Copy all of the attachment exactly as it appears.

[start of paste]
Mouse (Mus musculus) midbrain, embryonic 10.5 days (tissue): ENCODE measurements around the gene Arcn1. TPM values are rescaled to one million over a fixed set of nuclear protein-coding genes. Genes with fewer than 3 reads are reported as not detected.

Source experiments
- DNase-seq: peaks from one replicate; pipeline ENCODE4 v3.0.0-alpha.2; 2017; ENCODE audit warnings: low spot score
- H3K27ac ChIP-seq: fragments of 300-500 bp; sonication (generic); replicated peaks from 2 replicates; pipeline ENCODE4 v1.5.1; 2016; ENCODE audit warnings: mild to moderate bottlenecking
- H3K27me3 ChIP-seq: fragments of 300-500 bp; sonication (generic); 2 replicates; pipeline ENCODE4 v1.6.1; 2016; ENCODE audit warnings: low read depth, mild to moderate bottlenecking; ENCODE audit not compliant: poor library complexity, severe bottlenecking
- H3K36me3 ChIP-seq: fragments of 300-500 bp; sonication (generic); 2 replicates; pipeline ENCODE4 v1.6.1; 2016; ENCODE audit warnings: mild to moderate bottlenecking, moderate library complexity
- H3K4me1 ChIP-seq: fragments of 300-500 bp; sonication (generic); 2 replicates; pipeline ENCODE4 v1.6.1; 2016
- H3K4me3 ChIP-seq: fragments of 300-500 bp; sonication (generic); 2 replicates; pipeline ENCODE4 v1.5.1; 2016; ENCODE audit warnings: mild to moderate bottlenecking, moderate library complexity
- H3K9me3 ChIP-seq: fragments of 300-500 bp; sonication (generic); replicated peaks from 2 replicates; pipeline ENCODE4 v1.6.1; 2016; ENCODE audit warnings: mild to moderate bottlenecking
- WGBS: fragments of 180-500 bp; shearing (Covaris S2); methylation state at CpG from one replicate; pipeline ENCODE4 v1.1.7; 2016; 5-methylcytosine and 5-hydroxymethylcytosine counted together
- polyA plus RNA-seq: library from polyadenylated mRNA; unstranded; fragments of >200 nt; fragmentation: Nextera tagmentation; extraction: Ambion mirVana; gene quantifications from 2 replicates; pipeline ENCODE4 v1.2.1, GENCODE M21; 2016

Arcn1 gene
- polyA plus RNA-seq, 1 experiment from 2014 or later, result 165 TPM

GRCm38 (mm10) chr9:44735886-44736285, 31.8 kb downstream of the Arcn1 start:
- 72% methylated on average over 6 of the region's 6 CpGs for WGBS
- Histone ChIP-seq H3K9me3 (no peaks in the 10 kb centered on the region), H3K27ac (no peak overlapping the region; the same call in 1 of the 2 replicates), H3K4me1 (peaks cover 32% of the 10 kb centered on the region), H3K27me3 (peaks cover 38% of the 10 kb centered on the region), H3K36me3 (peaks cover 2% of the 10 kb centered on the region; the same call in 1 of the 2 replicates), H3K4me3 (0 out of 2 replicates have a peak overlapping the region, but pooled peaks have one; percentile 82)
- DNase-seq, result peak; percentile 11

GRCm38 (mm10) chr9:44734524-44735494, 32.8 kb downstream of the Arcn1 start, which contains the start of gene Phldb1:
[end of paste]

Mouse (Mus musculus) midbrain, embryonic 10.5 days (tissue): ENCODE measurements around the gene Arcn1. TPM values are rescaled to one million over a fixed set of nuclear protein-coding genes. Genes with fewer than 3 reads are reported as not detected.

Source experiments
- DNase-seq: peaks from one replicate; pipeline ENCODE4 v3.0.0-alpha.2; 2017; ENCODE audit warnings: low spot score
- H3K27ac ChIP-seq: fragments of 300-500 bp; sonication (generic); replicated peaks from 2 replicates; pipeline ENCODE4 v1.5.1; 2016; ENCODE audit warnings: mild to moderate bottlenecking
- H3K27me3 ChIP-seq: fragments of 300-500 bp; sonication (generic); 2 replicates; pipeline ENCODE4 v1.6.1; 2016; ENCODE audit warnings: low read depth, mild to moderate bottlenecking; ENCODE audit not compliant: poor library complexity, severe bottlenecking
- H3K36me3 ChIP-seq: fragments of 300-500 bp; sonication (generic); 2 replicates; pipeline ENCODE4 v1.6.1; 2016; ENCODE audit warnings: mild to moderate bottlenecking, moderate library complexity
- H3K4me1 ChIP-seq: fragments of 300-500 bp; sonication (generic); 2 replicates; pipeline ENCODE4 v1.6.1; 2016
- H3K4me3 ChIP-seq: fragments of 300-500 bp; sonication (generic); 2 replicates; pipeline ENCODE4 v1.5.1; 2016; ENCODE audit warnings: mild to moderate bottlenecking, moderate library complexity
- H3K9me3 ChIP-seq: fragments of 300-500 bp; sonication (generic); replicated peaks from 2 replicates; pipeline ENCODE4 v1.6.1; 2016; ENCODE audit warnings: mild to moderate bottlenecking
- WGBS: fragments of 180-500 bp; shearing (Covaris S2); methylation state at CpG from one replicate; pipeline ENCODE4 v1.1.7; 2016; 5-methylcytosine and 5-hydroxymethylcytosine counted together
- polyA plus RNA-seq: library from polyadenylated mRNA; unstranded; fragments of >200 nt; fragmentation: Nextera tagmentation; extraction: Ambion mirVana; gene quantifications from 2 replicates; pipeline ENCODE4 v1.2.1, GENCODE M21; 2016

Arcn1 gene
- polyA plus RNA-seq, 1 experiment from 2014 or later, result 165 TPM

GRCm38 (mm10) chr9:44735886-44736285, 31.8 kb downstream of the Arcn1 start:
- 72% methylated on average over 6 of the region's 6 CpGs for WGBS
- Histone ChIP-seq H3K9me3 (no peaks in the 10 kb centered on the region), H3K27ac (no peak overlapping the region; the same call in 1 of the 2 replicates), H3K4me1 (peaks cover 32% of the 10 kb centered on the region), H3K27me3 (peaks cover 38% of the 10 kb centered on the region), H3K36me3 (peaks cover 2% of the 10 kb centered on the region; the same call in 1 of the 2 replicates), H3K4me3 (0 out of 2 replicates have a peak overlapping the region, but pooled peaks have one; percentile 82)
- DNase-seq, result peak; percentile 11

GRCm38 (mm10) chr9:44734524-44735494, 32.8 kb downstream of the Arcn1 start, which contains the start of gene Phldb1: